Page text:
Rabindranath Tagore
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  • Thou art not Mother, art not Daughter, art not Bride, thou beautiful comely One,
  • O Dweller in Paradise, Urvasi!
  • When Evening descends on the pastures, drawing about her tired body her golden cloth,
  • Thou lightest the lamp within no home.
  • With hesitant wavering steps, with throbbing breast and downcast look,
  • Thou dost not go smiling to any Beloved’s bed,
  • In the hushed midnight.
  • Thou art unveiled like the rising Dawn,
  • Unshrinking One!
  • Like some stemless flower, blooming in thyself,
  • When didst though blossom, Urvasi?
  • That primal Spring, thou dids’t arise from the churning Ocean,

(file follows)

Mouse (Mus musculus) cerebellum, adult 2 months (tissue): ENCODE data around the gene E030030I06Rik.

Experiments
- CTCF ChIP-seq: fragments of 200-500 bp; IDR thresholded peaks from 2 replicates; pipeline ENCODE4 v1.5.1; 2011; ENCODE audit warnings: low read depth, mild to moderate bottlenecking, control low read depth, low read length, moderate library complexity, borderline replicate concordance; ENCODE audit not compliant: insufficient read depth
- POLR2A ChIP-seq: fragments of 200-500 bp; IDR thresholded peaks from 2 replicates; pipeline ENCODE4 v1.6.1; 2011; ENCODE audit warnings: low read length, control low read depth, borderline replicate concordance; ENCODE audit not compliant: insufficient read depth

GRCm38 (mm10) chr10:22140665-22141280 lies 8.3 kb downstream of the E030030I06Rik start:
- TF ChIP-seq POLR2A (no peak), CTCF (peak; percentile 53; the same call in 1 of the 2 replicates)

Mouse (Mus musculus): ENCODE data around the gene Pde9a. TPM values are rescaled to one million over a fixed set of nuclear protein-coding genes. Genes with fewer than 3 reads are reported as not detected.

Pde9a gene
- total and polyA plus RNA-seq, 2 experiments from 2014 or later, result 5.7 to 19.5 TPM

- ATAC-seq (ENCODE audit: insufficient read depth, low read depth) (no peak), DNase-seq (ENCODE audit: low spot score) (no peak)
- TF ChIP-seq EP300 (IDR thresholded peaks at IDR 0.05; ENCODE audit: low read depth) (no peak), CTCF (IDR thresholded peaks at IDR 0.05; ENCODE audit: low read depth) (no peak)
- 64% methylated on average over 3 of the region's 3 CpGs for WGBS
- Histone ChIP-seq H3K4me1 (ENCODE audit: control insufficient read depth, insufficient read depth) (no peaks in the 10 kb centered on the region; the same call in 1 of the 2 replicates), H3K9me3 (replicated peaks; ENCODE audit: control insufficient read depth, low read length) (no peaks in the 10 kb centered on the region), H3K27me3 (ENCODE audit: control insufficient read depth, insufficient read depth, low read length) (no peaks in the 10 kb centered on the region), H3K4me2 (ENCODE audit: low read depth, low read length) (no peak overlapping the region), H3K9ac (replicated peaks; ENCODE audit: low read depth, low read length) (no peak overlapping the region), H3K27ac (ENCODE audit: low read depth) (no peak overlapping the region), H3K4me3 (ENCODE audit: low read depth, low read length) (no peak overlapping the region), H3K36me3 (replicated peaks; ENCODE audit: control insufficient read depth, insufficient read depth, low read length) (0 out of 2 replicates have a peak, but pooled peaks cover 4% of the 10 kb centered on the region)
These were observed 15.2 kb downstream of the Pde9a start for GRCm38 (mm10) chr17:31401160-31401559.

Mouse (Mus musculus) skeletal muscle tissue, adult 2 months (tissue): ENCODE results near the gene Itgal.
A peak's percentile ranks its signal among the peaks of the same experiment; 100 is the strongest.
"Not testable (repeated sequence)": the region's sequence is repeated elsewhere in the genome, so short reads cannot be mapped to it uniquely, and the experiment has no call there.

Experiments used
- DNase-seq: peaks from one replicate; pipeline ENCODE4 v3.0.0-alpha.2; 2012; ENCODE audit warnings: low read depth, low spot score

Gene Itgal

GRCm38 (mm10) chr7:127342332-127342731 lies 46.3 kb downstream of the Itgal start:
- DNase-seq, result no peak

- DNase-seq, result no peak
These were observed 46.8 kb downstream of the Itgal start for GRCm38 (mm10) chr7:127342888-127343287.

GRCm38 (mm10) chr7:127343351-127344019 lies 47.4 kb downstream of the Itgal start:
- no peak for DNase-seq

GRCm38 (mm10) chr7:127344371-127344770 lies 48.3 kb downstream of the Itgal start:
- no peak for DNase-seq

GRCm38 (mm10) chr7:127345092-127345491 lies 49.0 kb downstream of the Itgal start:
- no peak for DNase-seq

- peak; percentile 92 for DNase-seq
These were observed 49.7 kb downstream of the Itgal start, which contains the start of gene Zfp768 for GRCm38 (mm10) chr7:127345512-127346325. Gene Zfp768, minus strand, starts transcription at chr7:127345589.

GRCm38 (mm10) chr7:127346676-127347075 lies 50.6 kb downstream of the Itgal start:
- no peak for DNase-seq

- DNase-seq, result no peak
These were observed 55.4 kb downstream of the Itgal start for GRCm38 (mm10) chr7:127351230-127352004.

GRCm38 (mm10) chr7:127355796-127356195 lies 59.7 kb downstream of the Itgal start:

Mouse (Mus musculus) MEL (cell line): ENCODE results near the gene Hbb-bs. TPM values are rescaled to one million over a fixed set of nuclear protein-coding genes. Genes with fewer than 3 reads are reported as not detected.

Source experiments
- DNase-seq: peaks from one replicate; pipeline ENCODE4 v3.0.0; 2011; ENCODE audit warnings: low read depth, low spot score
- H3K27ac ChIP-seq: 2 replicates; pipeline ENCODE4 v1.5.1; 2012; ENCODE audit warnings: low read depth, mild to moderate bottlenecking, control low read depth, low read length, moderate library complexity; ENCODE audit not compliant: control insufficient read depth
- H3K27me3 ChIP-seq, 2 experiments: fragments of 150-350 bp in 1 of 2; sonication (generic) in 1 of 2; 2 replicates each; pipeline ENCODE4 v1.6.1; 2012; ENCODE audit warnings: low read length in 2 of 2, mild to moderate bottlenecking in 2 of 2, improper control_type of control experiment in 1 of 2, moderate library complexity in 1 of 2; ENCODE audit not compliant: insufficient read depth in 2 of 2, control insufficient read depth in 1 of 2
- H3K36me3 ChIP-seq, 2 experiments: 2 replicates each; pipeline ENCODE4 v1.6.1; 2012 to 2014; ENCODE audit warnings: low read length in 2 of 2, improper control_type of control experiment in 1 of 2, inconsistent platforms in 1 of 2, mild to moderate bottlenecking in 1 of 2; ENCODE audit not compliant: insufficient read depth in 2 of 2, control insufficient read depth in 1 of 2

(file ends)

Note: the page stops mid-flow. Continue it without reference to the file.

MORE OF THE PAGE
• Nectar in thy right hand, venom in thy left.
  • The swelling mighty Sea, like a serpent tamed with spells,
  • Drooping his thousand towering hoods,
  • Fell at thy feet!
  • White as kunda-blossom, a naked beauty, adored by the King of the Gods,
  • Thou flawless One!

— from “Urvasi, or Ideal Beauty”

Rabindranath Tagore  (1861–1941) is considered one of the greatest poets of India — and in the world. Almost singlehandedly reshaping Bengali literature and music, he became the first non-European (and the first Indian) to win the Nobel Prize in Literature (1931). Characterized by a natural spiritual element, Tagore’s poetry introduced the colloquial and modern registers of poetry enjoyed in the West to the Bengali poetic tradition, being influenced by and influencing many of his Western contemporaries, such as the Irish poet and fellow Nobel laureate W.B. Yeats.

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